The games city people play

The recent Malayalam drama ‘Ozhivudivasathe Kali’ is the latest in a line of films that involve game-playing in the wilderness.

July 16, 2016 04:15 pm | Updated 07:18 pm IST

A still from 'Ozhivudivasathe Kali'.

A still from 'Ozhivudivasathe Kali'.

I caught Ozhivudivasathe Kali (An Off-day Game), Sanal Kumar Sasidharan’s acclaimed Malayalam drama, when it was released in Chennai last week. The story is set during an election day, a dry day, and it’s about five urbanites who just want to go somewhere and drink in peace. What better place than a forest where “even God wouldn’t know if someone was murdered here”? I was a little dismayed that I wasn’t responding to the film the way I thought I would, given the ecstatic reviews. Was it due to my reliance on the subtitles, which were proficient but also perfunctory? (The dialogues in Malayalam are said to be hilarious.) Or maybe it was my distance from the “Malayali ethos,” which makes itself felt in every conversation between these men. For instance, the State’s engagement with Communism even as its citizenry kneels before the capitalism embodied by the Gulf.

Shorn of these insights, the film plays out like a series of simple-minded messages. Men can be pigs with women who aren’t their wives. We are all corrupt. We still discriminate on the basis of caste, class, skin colour. And so forth. The ending is terribly contrived (even when seen as allegory), and the thesis points are bludgeoned home. Stylistically, though, the film is very interesting. Despite an over-reliance on static shots, some of the compositions are beautiful, and the post-interval portion is breathtakingly staged as one uninterrupted shot.

But the reason we are discussing Ozhivudivasathe Kali is the game that becomes the centrepiece of the second half. On the surface, it’s a children’s game, where players pick a part they will play: cop, robber, king or minister.

The person who ends up cop has to guess who the robber is, and so on. Sounds like fun, but it’s anything but. The game, ultimately, ends up revealing the ugliness inside these men, inside us. There is punishment. And there are bribes to escape this punishment. There’s even murder.

Something about urban folk heading into the wilderness makes filmmakers reach for games. One of the most celebrated sequences in Satyajit Ray’s Aranyer Din Ratri (1970) — again, a story about four men from a city motoring away from the moorings of civilisation — shows the men meeting up with two women in the forest, and playing a “memory game.” The first player names a famous person (say, Rabindranath), the second player adds another famous name, the third continues and so on. The game functions like Jung’s word-association tests. As with Ozhivudivasathe Kali , the game isn’t just something that people play. It’s who they are.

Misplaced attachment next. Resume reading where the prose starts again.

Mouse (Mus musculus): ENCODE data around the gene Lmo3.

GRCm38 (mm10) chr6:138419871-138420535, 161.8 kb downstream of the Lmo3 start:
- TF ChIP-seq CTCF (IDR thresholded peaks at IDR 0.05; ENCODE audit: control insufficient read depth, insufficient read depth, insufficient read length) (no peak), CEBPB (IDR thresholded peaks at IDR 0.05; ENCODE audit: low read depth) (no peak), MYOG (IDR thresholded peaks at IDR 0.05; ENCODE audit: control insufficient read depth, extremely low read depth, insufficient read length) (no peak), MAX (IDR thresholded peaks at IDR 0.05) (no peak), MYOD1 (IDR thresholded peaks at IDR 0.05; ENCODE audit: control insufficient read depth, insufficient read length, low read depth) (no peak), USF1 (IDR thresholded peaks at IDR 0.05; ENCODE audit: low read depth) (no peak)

John Boorman’s Deliverance (1972) plays out like an adult version of The Hunger Games . Four suburbanites from Atlanta — Lewis, Ed, Bobby, Drew — set out on a canoeing trip in “just about the last, wild, untamed, unpolluted, un-f****ed-up river in the South.” During the drive, one says, “I’m gonna have you back in your little suburban house in time to see the football game on Sunday afternoon.” At this stage, the notion of a game is still harmless, something contained in a television set. But slowly, the term acquires an edge. “Who has the ability to survive? That’s the game: survive.”

A little later, Ed and Bobby stumble upon a couple of hillbillies who tie Ed up to a tree and one of them sodomises Bobby, but not before sitting on him, riding him like a horse, and demanding that he squeal like a pig. Were it not for the rape, it could be a child’s game, like the one in Ozhivudivasathe Kali . Simple rules, shocking consequences. A few scenes later, Lewis, the self-appointed leader, is immobilised by an injury. Ed asks, “What the hell do we do now?” Gasping for breath, Lewis says, “Now you get to play the game.”

Finally, a nod to the 1997 David Fincher thriller, The Game , in which a city dweller is forced to deal with his inner savage when plunged into a metaphorical wilderness where the comforts of his ultra-civilised life are slowly stripped away.

It’s yet another spin on Joseph Conrad’s Heart of Darkness , that the line between civilisation and savagery is a thin one that gets thinner the more man heads into the wild.

Baradwaj Rangan is The Hindu’ s cinema critic.

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